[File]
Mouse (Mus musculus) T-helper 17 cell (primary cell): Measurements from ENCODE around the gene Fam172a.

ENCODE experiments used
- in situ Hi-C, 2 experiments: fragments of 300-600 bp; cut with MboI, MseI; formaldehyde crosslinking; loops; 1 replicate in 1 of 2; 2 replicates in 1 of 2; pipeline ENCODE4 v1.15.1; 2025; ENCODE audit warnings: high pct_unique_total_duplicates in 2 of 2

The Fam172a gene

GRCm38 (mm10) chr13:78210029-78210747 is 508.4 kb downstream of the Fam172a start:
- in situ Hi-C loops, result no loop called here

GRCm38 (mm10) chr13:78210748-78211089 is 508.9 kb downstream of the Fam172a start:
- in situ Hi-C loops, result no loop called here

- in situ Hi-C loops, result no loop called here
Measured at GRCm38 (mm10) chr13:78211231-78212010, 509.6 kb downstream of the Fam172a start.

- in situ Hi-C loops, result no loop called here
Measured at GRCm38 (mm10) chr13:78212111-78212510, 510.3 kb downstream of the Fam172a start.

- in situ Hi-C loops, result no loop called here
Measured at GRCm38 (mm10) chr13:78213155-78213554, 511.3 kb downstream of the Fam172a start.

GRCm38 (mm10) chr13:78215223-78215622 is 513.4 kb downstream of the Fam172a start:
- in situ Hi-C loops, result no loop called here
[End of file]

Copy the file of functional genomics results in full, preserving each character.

Mouse (Mus musculus) T-helper 17 cell (primary cell): Measurements from ENCODE around the gene Fam172a.

ENCODE experiments used
- in situ Hi-C, 2 experiments: fragments of 300-600 bp; cut with MboI, MseI; formaldehyde crosslinking; loops; 1 replicate in 1 of 2; 2 replicates in 1 of 2; pipeline ENCODE4 v1.15.1; 2025; ENCODE audit warnings: high pct_unique_total_duplicates in 2 of 2

The Fam172a gene

GRCm38 (mm10) chr13:78210029-78210747 is 508.4 kb downstream of the Fam172a start:
- in situ Hi-C loops, result no loop called here

GRCm38 (mm10) chr13:78210748-78211089 is 508.9 kb downstream of the Fam172a start:
- in situ Hi-C loops, result no loop called here

- in situ Hi-C loops, result no loop called here
Measured at GRCm38 (mm10) chr13:78211231-78212010, 509.6 kb downstream of the Fam172a start.

- in situ Hi-C loops, result no loop called here
Measured at GRCm38 (mm10) chr13:78212111-78212510, 510.3 kb downstream of the Fam172a start.

- in situ Hi-C loops, result no loop called here
Measured at GRCm38 (mm10) chr13:78213155-78213554, 511.3 kb downstream of the Fam172a start.

GRCm38 (mm10) chr13:78215223-78215622 is 513.4 kb downstream of the Fam172a start:
- in situ Hi-C loops, result no loop called here